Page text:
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A Major Risk Approach to Health Insurance Reform

In: Tax Policy and the Economy, Volume 9

  • Martin Feldstein
  • Jonathan Gruber

This paper examines the implications of a 'major-risk' approach to health insurance using data from the National Medical Expenditure Survey. We study the impact of switching from existing coverage to a policy with a 50 percent coinsurance rate and 10 percent of income limit on out-of-pocket expenditures, as well as several alternative combinations of a high-coinsurance rate with a limited out-of-pocket payment. Our analysis is limited to the population under age 65. Although 80 percent of spending on physicians and hospital care is done by the 20 percent of families who spend over $5,000 in a year, our analysis shows that shifting to a major risk policy could reduce aggregate health spending by nearly 20 percent. The reductions would be greatest among higher income individuals. By reducing excess consumption of health services, the major risk policy increases aggregate economic efficiency. With modest values of both demand sensitivity and risk aversion we find that shifting to a major risk policy would raise aggregate national efficiency by $34 billion a year. Government provision of a major risk policy" to those under 65 could be financed with a premium of about $150 per person because of the increased tax revenue and reduced Medicare outlays that would result from the provision of universal major risk insurance for the population under age 65. Even without government provision, individuals might be induced to select major risk policies by changing existing tax rules to eliminate the advantage of insurance, either by including employer provided insurance in taxable income or by permitting a tax deduction for out-of-pocket medical expenditures.

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This chapter was published in:
  • James M. Poterba, 1995. "Tax Policy and the Economy, Volume 9," NBER Books, National Bureau of Economic Research, Inc, number pote95-1, September.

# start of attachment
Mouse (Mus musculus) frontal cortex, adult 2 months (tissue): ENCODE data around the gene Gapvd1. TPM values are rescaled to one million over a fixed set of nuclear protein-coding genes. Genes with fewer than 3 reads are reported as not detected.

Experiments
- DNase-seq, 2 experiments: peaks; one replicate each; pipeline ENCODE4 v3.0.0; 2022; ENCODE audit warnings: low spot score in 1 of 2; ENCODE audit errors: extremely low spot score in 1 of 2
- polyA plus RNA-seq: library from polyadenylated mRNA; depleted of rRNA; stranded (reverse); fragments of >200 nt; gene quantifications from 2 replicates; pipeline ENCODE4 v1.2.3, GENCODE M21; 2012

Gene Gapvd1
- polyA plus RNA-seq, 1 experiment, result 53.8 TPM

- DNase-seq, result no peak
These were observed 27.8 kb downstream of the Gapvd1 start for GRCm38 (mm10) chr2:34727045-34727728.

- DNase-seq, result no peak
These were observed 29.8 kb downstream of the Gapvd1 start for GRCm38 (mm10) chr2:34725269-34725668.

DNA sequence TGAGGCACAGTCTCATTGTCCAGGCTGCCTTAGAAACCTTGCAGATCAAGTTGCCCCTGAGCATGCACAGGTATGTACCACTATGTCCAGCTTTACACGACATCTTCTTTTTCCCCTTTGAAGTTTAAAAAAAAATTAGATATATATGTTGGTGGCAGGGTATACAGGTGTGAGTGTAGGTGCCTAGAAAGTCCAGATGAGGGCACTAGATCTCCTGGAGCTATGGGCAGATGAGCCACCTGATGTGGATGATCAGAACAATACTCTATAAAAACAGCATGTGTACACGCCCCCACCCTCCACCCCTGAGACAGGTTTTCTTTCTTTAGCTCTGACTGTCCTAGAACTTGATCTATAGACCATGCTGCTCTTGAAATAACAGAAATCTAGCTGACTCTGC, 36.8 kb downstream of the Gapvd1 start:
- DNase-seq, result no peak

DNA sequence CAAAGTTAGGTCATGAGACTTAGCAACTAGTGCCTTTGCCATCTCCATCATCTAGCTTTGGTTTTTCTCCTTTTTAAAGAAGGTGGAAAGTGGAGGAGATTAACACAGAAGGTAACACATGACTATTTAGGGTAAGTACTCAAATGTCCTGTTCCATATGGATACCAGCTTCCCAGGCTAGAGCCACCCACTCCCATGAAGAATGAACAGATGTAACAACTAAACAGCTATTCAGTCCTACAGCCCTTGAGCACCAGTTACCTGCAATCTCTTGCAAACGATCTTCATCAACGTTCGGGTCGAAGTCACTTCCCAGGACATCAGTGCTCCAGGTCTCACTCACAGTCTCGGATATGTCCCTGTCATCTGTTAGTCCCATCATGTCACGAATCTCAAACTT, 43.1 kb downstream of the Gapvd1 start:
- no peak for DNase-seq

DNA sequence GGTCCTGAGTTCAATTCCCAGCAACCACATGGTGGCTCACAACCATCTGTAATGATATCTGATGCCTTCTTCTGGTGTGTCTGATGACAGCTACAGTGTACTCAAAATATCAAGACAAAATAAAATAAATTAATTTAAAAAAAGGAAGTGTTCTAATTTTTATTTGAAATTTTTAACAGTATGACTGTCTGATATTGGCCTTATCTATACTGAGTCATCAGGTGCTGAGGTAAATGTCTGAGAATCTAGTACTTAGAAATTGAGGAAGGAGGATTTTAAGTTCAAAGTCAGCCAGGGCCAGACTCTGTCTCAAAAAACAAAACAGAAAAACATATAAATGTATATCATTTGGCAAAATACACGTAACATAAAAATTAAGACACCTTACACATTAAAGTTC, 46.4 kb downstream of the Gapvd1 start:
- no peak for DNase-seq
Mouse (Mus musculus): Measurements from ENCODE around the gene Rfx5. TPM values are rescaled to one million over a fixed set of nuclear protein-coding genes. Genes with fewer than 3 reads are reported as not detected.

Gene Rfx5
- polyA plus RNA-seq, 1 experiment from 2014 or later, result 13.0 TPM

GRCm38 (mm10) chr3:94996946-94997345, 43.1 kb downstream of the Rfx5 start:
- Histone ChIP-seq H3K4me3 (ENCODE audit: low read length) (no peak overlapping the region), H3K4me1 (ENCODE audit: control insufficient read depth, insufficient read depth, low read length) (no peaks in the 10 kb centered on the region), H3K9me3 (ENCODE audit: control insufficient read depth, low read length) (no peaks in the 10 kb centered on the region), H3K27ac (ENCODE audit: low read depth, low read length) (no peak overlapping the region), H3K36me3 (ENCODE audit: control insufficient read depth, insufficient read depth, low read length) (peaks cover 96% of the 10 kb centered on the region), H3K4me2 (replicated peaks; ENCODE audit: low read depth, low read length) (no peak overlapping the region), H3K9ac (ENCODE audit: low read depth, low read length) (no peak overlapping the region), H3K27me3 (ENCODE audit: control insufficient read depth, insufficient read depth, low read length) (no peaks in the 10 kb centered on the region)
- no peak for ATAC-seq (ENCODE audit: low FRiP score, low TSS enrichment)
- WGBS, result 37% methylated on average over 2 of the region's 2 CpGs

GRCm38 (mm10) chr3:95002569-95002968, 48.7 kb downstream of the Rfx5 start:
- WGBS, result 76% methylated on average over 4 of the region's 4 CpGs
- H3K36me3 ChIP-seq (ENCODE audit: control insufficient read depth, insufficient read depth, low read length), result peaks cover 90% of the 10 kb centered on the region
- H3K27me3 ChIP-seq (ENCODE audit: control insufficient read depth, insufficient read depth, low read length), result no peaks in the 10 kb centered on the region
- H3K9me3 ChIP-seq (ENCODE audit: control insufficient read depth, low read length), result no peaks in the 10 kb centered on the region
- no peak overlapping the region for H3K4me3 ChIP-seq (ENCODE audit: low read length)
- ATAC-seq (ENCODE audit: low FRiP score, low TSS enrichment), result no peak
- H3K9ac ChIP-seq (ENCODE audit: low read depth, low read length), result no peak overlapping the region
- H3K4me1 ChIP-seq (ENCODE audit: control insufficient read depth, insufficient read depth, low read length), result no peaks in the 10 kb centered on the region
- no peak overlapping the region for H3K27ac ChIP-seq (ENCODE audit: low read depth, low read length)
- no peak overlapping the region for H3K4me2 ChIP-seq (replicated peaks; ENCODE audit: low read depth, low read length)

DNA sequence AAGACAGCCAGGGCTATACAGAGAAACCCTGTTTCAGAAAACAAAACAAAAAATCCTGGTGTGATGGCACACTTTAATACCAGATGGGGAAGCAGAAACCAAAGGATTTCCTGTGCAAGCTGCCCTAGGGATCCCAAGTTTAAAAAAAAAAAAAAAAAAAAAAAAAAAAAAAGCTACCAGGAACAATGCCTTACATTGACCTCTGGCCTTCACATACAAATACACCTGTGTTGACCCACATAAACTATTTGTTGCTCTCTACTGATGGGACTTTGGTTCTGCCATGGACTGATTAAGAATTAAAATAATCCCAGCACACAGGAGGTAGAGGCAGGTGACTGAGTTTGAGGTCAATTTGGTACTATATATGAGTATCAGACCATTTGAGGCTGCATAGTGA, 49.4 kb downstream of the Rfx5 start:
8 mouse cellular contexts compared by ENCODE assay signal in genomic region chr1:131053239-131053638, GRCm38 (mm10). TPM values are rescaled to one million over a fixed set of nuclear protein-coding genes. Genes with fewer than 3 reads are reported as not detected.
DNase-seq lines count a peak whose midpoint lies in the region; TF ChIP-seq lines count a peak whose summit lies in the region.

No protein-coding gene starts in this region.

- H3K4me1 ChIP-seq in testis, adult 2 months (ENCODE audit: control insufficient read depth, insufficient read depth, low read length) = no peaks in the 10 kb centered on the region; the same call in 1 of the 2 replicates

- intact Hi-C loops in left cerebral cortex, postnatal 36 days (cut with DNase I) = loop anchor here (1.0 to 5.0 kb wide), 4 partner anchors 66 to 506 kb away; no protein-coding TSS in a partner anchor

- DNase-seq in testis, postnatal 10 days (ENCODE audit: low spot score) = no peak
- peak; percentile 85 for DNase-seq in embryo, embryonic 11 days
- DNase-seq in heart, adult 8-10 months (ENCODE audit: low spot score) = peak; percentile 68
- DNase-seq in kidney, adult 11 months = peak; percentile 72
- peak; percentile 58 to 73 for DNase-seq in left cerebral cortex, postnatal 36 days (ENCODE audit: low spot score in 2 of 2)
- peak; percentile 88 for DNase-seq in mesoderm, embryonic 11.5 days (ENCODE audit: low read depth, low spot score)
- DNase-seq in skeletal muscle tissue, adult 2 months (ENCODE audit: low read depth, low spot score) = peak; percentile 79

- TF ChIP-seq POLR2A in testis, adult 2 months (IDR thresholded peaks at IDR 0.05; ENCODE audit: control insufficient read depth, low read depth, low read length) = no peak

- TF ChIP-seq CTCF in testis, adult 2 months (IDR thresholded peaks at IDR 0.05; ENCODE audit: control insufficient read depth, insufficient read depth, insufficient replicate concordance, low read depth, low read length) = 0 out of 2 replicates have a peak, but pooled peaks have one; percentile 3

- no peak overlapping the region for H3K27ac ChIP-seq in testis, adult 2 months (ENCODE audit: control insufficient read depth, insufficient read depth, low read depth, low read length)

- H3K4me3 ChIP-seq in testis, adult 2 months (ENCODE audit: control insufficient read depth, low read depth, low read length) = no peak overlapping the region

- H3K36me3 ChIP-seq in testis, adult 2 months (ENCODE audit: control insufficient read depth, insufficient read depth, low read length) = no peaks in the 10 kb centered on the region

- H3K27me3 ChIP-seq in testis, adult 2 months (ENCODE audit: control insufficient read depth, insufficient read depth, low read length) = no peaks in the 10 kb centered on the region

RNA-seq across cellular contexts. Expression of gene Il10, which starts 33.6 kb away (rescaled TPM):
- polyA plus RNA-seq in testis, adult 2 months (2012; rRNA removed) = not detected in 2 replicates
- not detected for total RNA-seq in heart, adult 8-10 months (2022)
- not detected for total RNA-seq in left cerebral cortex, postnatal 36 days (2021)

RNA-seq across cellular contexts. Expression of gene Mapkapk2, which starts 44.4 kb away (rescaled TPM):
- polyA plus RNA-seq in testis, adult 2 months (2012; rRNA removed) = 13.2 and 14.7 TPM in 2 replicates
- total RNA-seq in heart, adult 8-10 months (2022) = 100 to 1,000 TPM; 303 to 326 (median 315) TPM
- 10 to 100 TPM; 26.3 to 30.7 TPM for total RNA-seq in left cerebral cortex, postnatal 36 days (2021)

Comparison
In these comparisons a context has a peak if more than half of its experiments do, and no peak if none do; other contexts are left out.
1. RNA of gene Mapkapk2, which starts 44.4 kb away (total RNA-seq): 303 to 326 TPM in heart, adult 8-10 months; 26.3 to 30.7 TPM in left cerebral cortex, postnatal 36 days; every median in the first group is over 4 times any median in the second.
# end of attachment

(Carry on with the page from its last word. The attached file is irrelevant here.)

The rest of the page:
• This item is provided by National Bureau of Economic Research, Inc in its series NBER Chapters with number 10892.
    Handle: RePEc:nbr:nberch:10892
    Contact details of provider: Postal: National Bureau of Economic Research, 1050 Massachusetts Avenue Cambridge, MA 02138, U.S.A.
    Phone: 617-868-3900
    Web page: http://www.nber.org
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    1. Feldstein, Martin S, 1971. "Hospital Cost Inflation: A Study of Nonprofit Price Dynamics," American Economic Review, American Economic Association, vol. 61(5), pages 853-72, December.
    2. Davis, Karen & Russell, Louise B, 1972. "The Substitution of Hospital Outpatient Care for Inpatient Care," The Review of Economics and Statistics, MIT Press, vol. 54(2), pages 109-20, May.
    3. Jonathan Gruber & Alan Krueger, 1990. "The Incidence of Mandated Employer-Provided Insurance: Lessons from Workers' Compensations Insurance," Working Papers 659, Princeton University, Department of Economics, Industrial Relations Section..
    4. Pauly, Mark V, 1974. "Overinsurance and Public Provision of Insurance: The Roles of Moral Hazard and Adverse Selection," The Quarterly Journal of Economics, MIT Press, vol. 88(1), pages 44-62, February.
    5. Manning, Willard G, et al, 1987. "Health Insurance and the Demand for Medical Care: Evidence from a Randomized Experiment," American Economic Review, American Economic Association, vol. 77(3), pages 251-77, June.
    6. Gruber, Jonathan, 1994. "The Incidence of Mandated Maternity Benefits," American Economic Review, American Economic Association, vol. 84(3), pages 622-41, June.
    7. Feldstein, Martin & Friedman, Bernard, 1977. "Tax subsidies, the rational demand for insurance and the health care crisis," Journal of Public Economics, Elsevier, vol. 7(2), pages 155-178, April.
    8. Gould, John P, 1969. "The Expected Utility Hypothesis and the Selection of Optimal Deductibles for a Given Insurance Policy," The Journal of Business, University of Chicago Press, vol. 42(2), pages 143-51, April.
    9. Feldstein, Martin S, 1973. "The Welfare Loss of Excess Health Insurance," Journal of Political Economy, University of Chicago Press, vol. 81(2), pages 251-80, Part I, M.
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